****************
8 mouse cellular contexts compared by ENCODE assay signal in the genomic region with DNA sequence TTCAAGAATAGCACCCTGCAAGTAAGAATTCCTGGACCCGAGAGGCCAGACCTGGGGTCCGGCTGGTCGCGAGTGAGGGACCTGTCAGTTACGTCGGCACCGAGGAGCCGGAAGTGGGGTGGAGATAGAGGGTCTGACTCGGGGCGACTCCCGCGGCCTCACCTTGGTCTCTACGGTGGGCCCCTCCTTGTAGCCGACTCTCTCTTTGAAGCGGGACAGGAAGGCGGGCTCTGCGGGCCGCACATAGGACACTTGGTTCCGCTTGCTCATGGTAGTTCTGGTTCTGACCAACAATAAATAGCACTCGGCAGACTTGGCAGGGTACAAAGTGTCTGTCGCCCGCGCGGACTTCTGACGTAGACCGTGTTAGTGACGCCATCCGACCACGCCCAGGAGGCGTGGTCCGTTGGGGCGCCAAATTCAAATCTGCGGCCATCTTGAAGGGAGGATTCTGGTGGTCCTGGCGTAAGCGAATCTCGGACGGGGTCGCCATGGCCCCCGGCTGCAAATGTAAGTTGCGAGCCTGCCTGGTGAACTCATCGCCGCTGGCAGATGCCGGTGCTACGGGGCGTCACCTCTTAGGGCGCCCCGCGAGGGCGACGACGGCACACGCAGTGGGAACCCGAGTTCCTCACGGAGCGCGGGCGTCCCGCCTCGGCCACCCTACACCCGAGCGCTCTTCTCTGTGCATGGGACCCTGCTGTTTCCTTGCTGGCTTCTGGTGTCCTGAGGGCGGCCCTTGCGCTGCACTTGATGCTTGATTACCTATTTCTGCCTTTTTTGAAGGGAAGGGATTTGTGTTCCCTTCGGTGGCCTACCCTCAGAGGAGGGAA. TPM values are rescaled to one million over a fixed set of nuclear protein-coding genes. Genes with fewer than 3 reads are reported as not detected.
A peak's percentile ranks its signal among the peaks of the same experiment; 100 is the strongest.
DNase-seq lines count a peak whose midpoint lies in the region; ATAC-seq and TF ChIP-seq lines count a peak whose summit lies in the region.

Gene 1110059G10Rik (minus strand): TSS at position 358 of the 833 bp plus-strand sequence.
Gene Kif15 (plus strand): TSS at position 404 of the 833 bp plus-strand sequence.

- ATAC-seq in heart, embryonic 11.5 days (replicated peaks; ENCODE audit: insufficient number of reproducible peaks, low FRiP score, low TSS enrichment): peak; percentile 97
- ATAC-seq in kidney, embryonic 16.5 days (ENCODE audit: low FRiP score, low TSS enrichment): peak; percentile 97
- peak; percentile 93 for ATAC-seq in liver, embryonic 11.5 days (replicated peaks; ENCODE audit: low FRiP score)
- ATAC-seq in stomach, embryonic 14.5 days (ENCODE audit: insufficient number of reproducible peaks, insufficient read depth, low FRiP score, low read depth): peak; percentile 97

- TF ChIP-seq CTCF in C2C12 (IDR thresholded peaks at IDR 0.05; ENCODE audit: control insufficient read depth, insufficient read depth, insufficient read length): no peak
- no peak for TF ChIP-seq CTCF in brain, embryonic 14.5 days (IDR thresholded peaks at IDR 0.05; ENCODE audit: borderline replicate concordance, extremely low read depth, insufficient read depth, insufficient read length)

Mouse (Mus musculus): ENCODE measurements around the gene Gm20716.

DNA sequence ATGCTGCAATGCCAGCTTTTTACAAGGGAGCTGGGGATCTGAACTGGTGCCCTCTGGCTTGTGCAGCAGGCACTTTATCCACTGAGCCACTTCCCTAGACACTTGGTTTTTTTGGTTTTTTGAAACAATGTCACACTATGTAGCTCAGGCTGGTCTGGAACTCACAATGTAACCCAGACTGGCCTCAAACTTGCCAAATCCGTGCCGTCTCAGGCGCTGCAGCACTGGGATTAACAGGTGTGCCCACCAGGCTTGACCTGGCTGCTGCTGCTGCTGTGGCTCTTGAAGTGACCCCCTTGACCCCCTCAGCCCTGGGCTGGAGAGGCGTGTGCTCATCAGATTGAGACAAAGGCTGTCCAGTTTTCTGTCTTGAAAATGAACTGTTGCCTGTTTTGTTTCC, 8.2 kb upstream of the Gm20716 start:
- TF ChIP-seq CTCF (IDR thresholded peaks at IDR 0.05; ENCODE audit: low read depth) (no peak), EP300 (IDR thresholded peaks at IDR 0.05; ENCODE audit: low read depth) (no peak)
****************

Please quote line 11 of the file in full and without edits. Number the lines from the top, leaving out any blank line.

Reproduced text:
- no peak for TF ChIP-seq CTCF in brain, embryonic 14.5 days (IDR thresholded peaks at IDR 0.05; ENCODE audit: borderline replicate concordance, extremely low read depth, insufficient read depth, insufficient read length)